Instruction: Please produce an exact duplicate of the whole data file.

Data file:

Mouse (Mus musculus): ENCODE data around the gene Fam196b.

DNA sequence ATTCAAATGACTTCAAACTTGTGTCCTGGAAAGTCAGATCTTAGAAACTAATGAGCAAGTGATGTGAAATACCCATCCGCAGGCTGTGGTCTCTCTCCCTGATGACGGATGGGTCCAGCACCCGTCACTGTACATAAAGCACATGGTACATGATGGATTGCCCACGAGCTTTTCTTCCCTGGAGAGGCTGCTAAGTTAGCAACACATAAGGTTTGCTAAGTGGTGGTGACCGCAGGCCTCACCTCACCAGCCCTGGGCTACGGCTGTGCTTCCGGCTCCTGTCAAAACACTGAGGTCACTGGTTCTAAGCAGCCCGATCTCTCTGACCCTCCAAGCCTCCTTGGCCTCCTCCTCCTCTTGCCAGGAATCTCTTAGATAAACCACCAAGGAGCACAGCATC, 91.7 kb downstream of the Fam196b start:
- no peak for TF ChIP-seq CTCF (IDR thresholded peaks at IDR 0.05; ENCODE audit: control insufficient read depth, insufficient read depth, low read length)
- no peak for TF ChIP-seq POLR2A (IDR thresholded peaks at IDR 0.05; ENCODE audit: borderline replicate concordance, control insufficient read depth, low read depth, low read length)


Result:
Mouse (Mus musculus): ENCODE data around the gene Fam196b.

DNA sequence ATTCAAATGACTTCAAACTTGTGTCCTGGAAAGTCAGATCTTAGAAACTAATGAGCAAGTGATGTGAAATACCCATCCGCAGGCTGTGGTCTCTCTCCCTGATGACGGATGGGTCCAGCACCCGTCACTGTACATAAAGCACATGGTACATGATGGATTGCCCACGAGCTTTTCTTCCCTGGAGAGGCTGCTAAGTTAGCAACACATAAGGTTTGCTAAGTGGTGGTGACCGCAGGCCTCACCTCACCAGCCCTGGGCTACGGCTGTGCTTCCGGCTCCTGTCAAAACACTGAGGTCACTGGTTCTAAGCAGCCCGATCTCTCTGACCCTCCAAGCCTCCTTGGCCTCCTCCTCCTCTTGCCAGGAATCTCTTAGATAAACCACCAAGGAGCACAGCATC, 91.7 kb downstream of the Fam196b start:
- no peak for TF ChIP-seq CTCF (IDR thresholded peaks at IDR 0.05; ENCODE audit: control insufficient read depth, insufficient read depth, low read length)
- no peak for TF ChIP-seq POLR2A (IDR thresholded peaks at IDR 0.05; ENCODE audit: borderline replicate concordance, control insufficient read depth, low read depth, low read length)